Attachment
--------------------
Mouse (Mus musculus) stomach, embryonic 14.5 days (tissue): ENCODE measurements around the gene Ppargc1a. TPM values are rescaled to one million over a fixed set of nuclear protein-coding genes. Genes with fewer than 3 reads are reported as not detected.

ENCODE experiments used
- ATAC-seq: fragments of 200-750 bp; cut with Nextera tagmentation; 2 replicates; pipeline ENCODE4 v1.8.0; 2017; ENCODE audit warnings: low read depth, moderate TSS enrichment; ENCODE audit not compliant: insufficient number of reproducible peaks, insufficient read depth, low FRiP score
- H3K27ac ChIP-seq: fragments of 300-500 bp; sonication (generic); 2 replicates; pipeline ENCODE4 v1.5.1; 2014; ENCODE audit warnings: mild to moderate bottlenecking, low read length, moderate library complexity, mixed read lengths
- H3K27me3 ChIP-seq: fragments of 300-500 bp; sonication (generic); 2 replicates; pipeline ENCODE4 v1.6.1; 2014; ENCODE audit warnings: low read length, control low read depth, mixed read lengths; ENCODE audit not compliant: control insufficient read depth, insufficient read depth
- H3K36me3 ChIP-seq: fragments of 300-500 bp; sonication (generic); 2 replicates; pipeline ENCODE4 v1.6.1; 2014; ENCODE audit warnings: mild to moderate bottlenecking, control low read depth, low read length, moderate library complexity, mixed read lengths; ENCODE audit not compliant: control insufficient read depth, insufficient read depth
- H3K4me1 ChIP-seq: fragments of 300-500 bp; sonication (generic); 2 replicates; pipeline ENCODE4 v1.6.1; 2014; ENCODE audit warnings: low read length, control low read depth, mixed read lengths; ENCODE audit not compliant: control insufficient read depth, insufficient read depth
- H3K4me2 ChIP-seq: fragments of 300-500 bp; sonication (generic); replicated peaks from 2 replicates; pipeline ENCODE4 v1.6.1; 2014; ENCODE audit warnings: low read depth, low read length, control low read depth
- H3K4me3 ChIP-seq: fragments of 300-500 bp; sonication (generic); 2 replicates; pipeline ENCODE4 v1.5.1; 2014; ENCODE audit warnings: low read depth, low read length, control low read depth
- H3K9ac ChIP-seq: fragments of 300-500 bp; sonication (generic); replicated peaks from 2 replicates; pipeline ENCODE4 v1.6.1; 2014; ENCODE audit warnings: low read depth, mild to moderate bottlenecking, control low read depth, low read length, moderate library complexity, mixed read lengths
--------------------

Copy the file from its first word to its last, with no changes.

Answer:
Mouse (Mus musculus) stomach, embryonic 14.5 days (tissue): ENCODE measurements around the gene Ppargc1a. TPM values are rescaled to one million over a fixed set of nuclear protein-coding genes. Genes with fewer than 3 reads are reported as not detected.

ENCODE experiments used
- ATAC-seq: fragments of 200-750 bp; cut with Nextera tagmentation; 2 replicates; pipeline ENCODE4 v1.8.0; 2017; ENCODE audit warnings: low read depth, moderate TSS enrichment; ENCODE audit not compliant: insufficient number of reproducible peaks, insufficient read depth, low FRiP score
- H3K27ac ChIP-seq: fragments of 300-500 bp; sonication (generic); 2 replicates; pipeline ENCODE4 v1.5.1; 2014; ENCODE audit warnings: mild to moderate bottlenecking, low read length, moderate library complexity, mixed read lengths
- H3K27me3 ChIP-seq: fragments of 300-500 bp; sonication (generic); 2 replicates; pipeline ENCODE4 v1.6.1; 2014; ENCODE audit warnings: low read length, control low read depth, mixed read lengths; ENCODE audit not compliant: control insufficient read depth, insufficient read depth
- H3K36me3 ChIP-seq: fragments of 300-500 bp; sonication (generic); 2 replicates; pipeline ENCODE4 v1.6.1; 2014; ENCODE audit warnings: mild to moderate bottlenecking, control low read depth, low read length, moderate library complexity, mixed read lengths; ENCODE audit not compliant: control insufficient read depth, insufficient read depth
- H3K4me1 ChIP-seq: fragments of 300-500 bp; sonication (generic); 2 replicates; pipeline ENCODE4 v1.6.1; 2014; ENCODE audit warnings: low read length, control low read depth, mixed read lengths; ENCODE audit not compliant: control insufficient read depth, insufficient read depth
- H3K4me2 ChIP-seq: fragments of 300-500 bp; sonication (generic); replicated peaks from 2 replicates; pipeline ENCODE4 v1.6.1; 2014; ENCODE audit warnings: low read depth, low read length, control low read depth
- H3K4me3 ChIP-seq: fragments of 300-500 bp; sonication (generic); 2 replicates; pipeline ENCODE4 v1.5.1; 2014; ENCODE audit warnings: low read depth, low read length, control low read depth
- H3K9ac ChIP-seq: fragments of 300-500 bp; sonication (generic); replicated peaks from 2 replicates; pipeline ENCODE4 v1.6.1; 2014; ENCODE audit warnings: low read depth, mild to moderate bottlenecking, control low read depth, low read length, moderate library complexity, mixed read lengths